The Issue: Coping with Catastrophe

These are challenging times for all chief executives, but it's fair to say that John Sheptor has had a tougher time than most over the past two years.

On Feb. 7, 2008, just eight days into his new role as CEO of Imperial Sugar, the largest publicly held U.S. sugar producer, Sheptor was touring a plant in Port Wentworth, a sleepy town outside Savannah, Ga., when the unthinkable happened. A series of explosions caused by combustible dust ripped through the plant, killing 14 and injuring dozens more. It was the second most deadly industrial explosion in the U.S. over the past decade.

Sheptor was thrown to the ground by the shock, and upon leaving the plant got his first view of the extent of the damage. "It was a horror to see," he recalls. Thankfully, Sheptor's emergency response training, honed during his years spent as a manufacturing and operations manager in the chemical industry, immediately kicked in. Sheptor knew that his first priority was to set up a command center and determine which employees were missing or injured. After that, he established a briefing area to communicate with the media. Finally, he set up separate posts to speak with government officials, community leaders, and families. "I spent the better part of a week shuttling between those locations," says Sheptor, adding that more than 400 people from outside the company were on the scene within 24 hours.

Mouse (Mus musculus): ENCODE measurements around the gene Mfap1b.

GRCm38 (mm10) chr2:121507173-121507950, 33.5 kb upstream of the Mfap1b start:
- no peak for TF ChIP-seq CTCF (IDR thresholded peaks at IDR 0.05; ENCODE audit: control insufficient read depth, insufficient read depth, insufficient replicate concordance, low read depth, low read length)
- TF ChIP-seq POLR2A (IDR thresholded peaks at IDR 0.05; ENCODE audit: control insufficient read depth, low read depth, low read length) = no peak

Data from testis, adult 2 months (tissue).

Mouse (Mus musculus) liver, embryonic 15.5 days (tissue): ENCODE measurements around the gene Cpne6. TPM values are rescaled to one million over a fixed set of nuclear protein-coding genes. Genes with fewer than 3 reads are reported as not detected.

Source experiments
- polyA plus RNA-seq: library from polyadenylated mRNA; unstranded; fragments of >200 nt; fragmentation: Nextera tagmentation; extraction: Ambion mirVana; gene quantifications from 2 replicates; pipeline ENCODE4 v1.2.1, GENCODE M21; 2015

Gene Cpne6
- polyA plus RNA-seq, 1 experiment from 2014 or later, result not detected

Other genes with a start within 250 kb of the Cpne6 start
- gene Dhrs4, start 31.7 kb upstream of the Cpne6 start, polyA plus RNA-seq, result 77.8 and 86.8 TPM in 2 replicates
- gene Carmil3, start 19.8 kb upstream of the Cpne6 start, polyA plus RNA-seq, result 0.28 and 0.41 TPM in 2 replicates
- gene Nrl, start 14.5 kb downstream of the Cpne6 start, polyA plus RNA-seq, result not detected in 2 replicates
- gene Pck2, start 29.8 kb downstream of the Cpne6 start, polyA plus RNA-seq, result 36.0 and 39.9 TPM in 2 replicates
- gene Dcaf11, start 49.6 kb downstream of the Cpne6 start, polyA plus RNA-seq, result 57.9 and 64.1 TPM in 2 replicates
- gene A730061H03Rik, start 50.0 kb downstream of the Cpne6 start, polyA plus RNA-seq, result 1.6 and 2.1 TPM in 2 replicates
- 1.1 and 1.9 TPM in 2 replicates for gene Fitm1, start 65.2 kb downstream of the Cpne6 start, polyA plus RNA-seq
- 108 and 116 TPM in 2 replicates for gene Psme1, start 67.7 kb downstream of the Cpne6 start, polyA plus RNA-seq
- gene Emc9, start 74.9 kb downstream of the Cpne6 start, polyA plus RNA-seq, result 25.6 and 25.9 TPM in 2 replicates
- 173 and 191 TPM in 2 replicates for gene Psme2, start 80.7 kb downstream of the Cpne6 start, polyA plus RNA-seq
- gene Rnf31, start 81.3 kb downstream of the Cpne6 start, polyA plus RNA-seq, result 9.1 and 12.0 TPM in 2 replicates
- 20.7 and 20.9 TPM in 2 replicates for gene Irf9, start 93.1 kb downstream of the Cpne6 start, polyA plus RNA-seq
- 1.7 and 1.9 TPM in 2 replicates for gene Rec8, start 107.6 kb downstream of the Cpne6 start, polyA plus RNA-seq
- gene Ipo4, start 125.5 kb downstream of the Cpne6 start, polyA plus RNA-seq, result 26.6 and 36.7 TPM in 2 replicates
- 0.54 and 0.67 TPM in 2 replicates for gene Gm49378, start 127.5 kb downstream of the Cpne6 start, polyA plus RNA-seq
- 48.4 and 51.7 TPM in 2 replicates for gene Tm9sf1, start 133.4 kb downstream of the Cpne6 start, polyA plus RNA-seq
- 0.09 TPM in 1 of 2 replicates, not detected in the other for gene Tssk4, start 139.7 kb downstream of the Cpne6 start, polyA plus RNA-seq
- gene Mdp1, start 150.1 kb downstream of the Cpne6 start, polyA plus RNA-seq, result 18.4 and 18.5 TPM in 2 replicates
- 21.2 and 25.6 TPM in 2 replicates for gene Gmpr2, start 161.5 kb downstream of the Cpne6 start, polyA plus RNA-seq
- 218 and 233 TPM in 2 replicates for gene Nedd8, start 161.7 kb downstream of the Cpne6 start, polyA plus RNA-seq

Compounding the challenge was that Sheptor had to juggle his normal duties as a CEO at the same time, in an industry riven by profound change. For example, in January of 2008 the North American Free Trade Agreement eliminated all tariffs on Mexican sugar, creating a new competitor for Sheptor overnight. The U.S. is an attractive market for Mexican sugar producers because the price is higher than that found in the world market. Sheptor assigned each business problem to a member of his senior management team, which allowed him to focus on the aftermath of the explosion.

(Subsequent investigations by both the U.S. Occupational Safety & Health Administration and the U.S. Chemical Safety Board have blamed poor equipment design and lax safety standards for the disaster.)

On Nov. 6, Sheptor was on hand as Imperial Sugar celebrated the grand opening of its new Port Wentworth facility, which includes technology that the company claims will provide "a competitive edge and an exemplary model for safety."

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